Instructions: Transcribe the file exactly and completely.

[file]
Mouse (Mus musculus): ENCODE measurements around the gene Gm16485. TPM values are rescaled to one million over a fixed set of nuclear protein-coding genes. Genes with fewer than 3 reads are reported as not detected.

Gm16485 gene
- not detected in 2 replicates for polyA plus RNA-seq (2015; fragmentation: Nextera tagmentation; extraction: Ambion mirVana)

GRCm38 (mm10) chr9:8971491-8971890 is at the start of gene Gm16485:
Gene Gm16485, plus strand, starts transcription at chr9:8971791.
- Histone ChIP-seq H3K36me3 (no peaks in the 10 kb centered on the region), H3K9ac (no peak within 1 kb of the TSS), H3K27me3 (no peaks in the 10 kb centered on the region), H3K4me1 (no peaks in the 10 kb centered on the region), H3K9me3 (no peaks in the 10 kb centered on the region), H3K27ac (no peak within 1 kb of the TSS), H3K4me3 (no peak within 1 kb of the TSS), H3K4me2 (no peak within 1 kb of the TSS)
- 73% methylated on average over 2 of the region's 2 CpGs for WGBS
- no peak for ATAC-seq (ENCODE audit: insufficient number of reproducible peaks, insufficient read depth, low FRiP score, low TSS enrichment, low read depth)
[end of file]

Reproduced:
Mouse (Mus musculus): ENCODE measurements around the gene Gm16485. TPM values are rescaled to one million over a fixed set of nuclear protein-coding genes. Genes with fewer than 3 reads are reported as not detected.

Gm16485 gene
- not detected in 2 replicates for polyA plus RNA-seq (2015; fragmentation: Nextera tagmentation; extraction: Ambion mirVana)

GRCm38 (mm10) chr9:8971491-8971890 is at the start of gene Gm16485:
Gene Gm16485, plus strand, starts transcription at chr9:8971791.
- Histone ChIP-seq H3K36me3 (no peaks in the 10 kb centered on the region), H3K9ac (no peak within 1 kb of the TSS), H3K27me3 (no peaks in the 10 kb centered on the region), H3K4me1 (no peaks in the 10 kb centered on the region), H3K9me3 (no peaks in the 10 kb centered on the region), H3K27ac (no peak within 1 kb of the TSS), H3K4me3 (no peak within 1 kb of the TSS), H3K4me2 (no peak within 1 kb of the TSS)
- 73% methylated on average over 2 of the region's 2 CpGs for WGBS
- no peak for ATAC-seq (ENCODE audit: insufficient number of reproducible peaks, insufficient read depth, low FRiP score, low TSS enrichment, low read depth)